Perhaps not surprisingly, original owners were not common among the casualties. “When we bought, we eked out every last cent we could — I remember wishing for just $5000 more, to get a little bit bigger house. But at the time, lenders were not lending like crazy. You could only buy what you could afford. There weren’t any of these crazy shark loans, deferred-interest this and balloon-payment that.” As the market spiraled upward, she was tempted to cash in — who wouldn’t be? — but she’s not sorry she stayed put. “I used to sit in my house and look at the little chart that says how much your home has appreciated. I beat myself up, thinking that we could have bought a little more. But it’s only worth that if someone pays it. My house is my house, and that’s that. We scored big and we’re still here.”
And she’s glad to be here today. She admits she has yet to meet anybody new, but the event feels right. “I know the faces of people who live down here at the bottom of the street, but only because I see them coming home. A lot of us are working families; it’s not like the ’50s, where you had a wife who stayed home with the kids. You’re cordial, but I couldn’t tell you who everyone is.” Part of that, of course, is due to the sales-and-foreclosure turnover, but that phenomenon may be history here. The foreclosure wave has passed through, she says, “and it’s been pretty stable for the past year.” It’s a good time for a party like this.
Getting There and Settling In
The toll section of the 125 south, the part of the freeway that was going to save Otay Ranch from endless treks down Telegraph Canyon Road toward the 805, cuts through steep hillsides and over deep ravines as it curves away from the free section. There is little traffic as I head down between the bare, brown hillsides; at one point, I count five cars and a school bus. Now and then, I spy a single house atop a hillock; one or two look like small farms. The massive bank of FASTRAK sensors suspended over the freeway looks forlorn and superfluous — until I pass the H Street exit coming into Chula Vista. Then the march of houses is on; then the huge power station I passed a ways back starts to make sense. By the time I’m on East Palomar, I can understand the signs announcing a future rapid-transit corridor along a center island that is now thick with daffodils.
The landscaped roadways were a selling point for Gallardo, who bought the last house offered in phase one. “I’m always in front of a computer at work, and when I drive, I’ll notice the hiking trails” that snake up the hillsides rising from the street. “It’s a reaffirmation for me, every time I drive.” She contrasts it to various upscale North County neighborhoods that can be reached only by driving through industrial areas, or agricultural zones, or older, less pristine developments. “I don’t want to be scared, wondering, ‘My goodness, what kind of neighborhood am I in?’ I want to feel happy as I exit the freeway — all of a sudden, everything looks really nice. And it’s important for when I have guests from out of town. The planning of the community was perfect.”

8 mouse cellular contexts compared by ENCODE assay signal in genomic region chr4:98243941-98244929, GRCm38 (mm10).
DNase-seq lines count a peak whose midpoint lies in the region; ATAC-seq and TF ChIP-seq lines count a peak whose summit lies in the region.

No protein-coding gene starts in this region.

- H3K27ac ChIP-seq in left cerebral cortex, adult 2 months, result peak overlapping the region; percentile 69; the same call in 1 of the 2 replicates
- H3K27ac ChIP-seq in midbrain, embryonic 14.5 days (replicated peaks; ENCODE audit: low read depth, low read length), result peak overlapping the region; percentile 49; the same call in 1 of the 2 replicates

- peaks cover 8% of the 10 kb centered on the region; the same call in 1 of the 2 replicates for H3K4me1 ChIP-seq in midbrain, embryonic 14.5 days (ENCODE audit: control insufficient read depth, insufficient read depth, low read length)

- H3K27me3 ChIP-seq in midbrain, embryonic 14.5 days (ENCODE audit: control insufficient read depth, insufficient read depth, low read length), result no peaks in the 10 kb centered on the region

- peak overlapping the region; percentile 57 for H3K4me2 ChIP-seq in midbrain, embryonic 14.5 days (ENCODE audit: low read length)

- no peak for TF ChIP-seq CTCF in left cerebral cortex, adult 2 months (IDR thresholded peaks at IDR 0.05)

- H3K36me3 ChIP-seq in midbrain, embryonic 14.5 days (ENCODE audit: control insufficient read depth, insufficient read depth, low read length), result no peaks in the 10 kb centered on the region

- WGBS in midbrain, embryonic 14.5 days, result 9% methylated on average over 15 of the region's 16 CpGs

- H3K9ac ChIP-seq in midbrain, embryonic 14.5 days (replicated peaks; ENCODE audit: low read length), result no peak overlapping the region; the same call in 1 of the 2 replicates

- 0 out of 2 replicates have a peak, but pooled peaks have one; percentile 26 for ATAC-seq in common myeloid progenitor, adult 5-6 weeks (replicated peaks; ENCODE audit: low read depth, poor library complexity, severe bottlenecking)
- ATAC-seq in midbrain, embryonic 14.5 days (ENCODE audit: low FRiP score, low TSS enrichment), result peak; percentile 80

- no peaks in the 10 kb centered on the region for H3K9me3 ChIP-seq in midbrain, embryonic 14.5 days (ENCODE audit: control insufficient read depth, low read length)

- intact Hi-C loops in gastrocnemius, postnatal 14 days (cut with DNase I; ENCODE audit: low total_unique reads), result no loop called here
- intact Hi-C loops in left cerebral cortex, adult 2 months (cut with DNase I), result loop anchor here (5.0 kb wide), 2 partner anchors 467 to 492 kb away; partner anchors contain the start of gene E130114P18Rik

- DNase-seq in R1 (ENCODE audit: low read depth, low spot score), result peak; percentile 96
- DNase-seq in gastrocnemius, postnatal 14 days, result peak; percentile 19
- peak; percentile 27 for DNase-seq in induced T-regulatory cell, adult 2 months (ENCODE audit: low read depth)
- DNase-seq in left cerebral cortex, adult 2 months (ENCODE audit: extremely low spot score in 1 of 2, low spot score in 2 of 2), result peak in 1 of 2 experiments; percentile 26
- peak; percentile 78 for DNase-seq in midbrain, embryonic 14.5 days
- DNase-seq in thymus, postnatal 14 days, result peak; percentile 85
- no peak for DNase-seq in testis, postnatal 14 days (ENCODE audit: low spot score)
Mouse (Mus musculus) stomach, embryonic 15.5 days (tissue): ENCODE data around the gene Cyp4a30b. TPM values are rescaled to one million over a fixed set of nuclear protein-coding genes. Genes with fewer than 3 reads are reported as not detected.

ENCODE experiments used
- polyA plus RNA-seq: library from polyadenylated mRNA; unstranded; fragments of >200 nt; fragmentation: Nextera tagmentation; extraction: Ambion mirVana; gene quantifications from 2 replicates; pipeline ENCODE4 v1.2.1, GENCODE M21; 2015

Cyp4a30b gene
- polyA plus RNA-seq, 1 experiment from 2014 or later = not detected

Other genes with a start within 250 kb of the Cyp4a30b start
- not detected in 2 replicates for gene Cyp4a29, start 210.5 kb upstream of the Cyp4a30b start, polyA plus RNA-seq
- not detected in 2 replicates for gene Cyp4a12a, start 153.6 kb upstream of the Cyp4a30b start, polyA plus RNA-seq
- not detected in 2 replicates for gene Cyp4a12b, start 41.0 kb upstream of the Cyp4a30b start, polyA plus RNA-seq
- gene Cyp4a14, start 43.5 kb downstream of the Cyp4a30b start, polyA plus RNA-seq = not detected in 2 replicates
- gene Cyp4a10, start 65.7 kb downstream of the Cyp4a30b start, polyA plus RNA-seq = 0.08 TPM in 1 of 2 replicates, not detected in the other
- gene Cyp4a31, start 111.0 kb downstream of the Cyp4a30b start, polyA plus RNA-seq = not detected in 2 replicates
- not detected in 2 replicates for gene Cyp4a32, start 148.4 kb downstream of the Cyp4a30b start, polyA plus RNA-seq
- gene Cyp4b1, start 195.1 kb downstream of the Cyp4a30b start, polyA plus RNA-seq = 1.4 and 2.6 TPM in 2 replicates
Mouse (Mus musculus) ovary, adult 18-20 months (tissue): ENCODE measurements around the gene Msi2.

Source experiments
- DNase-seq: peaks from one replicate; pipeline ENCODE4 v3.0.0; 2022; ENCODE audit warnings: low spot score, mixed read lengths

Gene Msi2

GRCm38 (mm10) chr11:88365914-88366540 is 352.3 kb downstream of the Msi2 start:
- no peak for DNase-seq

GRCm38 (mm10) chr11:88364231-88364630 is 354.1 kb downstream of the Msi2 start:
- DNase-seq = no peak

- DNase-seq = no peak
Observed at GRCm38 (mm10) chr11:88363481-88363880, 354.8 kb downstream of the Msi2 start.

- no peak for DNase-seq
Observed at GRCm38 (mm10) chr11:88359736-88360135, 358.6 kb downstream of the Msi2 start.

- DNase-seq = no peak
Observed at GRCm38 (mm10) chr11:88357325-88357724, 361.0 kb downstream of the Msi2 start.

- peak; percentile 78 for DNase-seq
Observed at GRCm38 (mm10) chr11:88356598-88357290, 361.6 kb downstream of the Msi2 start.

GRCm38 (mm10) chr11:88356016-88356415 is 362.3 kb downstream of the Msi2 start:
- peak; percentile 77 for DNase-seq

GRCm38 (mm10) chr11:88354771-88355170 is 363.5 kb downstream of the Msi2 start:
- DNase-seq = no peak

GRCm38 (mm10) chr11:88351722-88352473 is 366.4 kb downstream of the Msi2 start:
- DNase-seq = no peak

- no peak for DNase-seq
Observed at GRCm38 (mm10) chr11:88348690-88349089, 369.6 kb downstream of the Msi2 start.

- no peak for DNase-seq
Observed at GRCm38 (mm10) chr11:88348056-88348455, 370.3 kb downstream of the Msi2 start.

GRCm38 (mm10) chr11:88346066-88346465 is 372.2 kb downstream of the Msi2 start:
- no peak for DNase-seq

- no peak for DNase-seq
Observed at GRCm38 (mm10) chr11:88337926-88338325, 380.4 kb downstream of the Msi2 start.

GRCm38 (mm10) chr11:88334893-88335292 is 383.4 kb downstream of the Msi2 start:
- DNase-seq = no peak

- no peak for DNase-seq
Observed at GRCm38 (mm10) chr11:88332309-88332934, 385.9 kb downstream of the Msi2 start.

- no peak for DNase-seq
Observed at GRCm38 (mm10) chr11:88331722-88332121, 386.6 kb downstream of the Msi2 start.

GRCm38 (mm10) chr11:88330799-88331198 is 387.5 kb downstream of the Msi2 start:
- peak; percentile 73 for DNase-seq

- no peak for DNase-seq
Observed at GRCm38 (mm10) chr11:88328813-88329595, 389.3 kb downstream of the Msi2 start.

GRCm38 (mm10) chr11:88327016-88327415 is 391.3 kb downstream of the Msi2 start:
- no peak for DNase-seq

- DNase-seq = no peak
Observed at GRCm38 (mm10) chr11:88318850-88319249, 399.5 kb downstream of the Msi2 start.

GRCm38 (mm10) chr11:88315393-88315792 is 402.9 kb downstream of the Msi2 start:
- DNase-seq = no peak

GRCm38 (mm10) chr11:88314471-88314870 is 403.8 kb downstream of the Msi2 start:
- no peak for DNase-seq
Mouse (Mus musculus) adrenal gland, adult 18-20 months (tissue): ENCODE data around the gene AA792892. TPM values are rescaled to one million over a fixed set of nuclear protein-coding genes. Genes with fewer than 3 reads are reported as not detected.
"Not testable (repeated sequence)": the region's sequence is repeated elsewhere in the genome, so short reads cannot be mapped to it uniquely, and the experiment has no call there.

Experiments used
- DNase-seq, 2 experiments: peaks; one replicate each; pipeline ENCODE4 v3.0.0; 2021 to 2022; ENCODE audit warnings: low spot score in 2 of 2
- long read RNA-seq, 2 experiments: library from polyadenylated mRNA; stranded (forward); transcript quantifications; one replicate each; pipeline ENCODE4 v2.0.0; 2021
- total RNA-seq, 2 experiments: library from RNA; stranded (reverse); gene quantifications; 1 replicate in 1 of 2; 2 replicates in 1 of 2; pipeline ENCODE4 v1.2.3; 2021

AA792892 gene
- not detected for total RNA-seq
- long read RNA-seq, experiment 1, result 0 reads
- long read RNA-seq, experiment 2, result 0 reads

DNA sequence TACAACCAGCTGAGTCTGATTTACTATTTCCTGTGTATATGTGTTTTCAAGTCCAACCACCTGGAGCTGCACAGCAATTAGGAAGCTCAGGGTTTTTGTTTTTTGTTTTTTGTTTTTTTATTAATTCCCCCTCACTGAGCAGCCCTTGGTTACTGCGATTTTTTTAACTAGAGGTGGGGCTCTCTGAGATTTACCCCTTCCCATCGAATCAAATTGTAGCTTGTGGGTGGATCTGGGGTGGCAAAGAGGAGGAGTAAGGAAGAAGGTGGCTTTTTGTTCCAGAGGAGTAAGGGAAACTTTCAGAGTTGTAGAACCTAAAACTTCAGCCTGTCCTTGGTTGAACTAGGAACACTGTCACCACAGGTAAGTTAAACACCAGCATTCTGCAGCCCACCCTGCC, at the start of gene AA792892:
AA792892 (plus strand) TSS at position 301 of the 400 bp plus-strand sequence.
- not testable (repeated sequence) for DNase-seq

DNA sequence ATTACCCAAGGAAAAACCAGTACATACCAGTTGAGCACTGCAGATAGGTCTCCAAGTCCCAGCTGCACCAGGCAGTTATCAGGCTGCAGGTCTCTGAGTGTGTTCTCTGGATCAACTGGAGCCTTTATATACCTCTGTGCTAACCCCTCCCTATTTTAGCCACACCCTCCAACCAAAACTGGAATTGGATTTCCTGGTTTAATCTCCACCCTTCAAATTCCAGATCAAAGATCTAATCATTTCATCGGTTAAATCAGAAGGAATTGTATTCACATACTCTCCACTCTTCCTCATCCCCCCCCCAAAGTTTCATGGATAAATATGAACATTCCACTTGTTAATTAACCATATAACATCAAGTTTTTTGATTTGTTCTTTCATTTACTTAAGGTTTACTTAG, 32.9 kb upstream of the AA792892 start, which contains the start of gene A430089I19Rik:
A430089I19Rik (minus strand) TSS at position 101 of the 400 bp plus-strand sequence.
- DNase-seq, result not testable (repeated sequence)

Gallardo grew up in Santee, her husband Victor in west Chula Vista. They were newly married in 2001, “renting a town home in the Scripps Ranch area. We were down here visiting Victor’s parents, sitting in Café Tazza on H Street, and I picked up a newspaper while I was sipping on a mocha. There were all these colorful ads for new communities in Chula Vista. I never would have known they were here.”
At first, she hesitated. “When we would go to visit Victor’s parents, I would ask, ‘Are we safe?’ and he would laugh at me. All I ever heard about Chula Vista was the drive-by shootings. I always thought, ‘It’s a good thing I live in Santee, because there are no gang-related things.’ Victor would say, ‘Did you know that in old Chula Vista, the majority of residents are actually older white people?’ Now I’m, like, ‘Whoops! I fell for the stereotypes.’ As a matter of fact, I’ve seen more Asians and whites here than Hispanics.” (Gallardo is herself Hispanic.)
Stereotypes or no, she loved the newness. “They put in all these new parks, and all these new schools and facilities. My son’s ‘school,’ Kids Depot of Otay Ranch, is only a block away. I didn’t want a long commute with him; I see so many accidents, and I don’t want my son subjected to that. And they have webcams. It’s run more like a school than a day care. Everything is set up like a curriculum. At three years of age, he’s already got his own little personality. He knows the Pledge of Allegiance. He knows what the capital of the United States is. He’s very well prepared for the assessment test they do for kids entering kindergarten: colors, shapes, everything they test them for. And I can see the school he’ll be attending from my backyard.” She thinks that, with good parent participation, the new schools can rival those of Poway.
The newness, of course, extended to the house itself. “I loved the fact that it was completely brand new, and we would not have to worry about ‘Oh, what did the previous residents do to their home?’ I don’t want to sit on a toilet when I’m not quite sure who lived there before me.”
Unlike Crystal and Eric, Judy and Victor didn’t buy at first sight — they looked in neighborhoods further east as well. But Sutter Creek won out, thanks mostly to its larger backyard and the pressures of time. “If we’d waited any longer to jump in, we would have missed out. The phase-one houses were getting picked up so fast, and phase two would have been much more expensive. Every week, when we came back to see the model homes, there was another price hike.” They spent around $310,000 and got the middle model: four bedrooms, 2010 square feet. “We like the layout; the smaller model has only three bedrooms, and the larger model doesn’t really have a full front yard. You basically drive up to the front door and then swing into the garage.”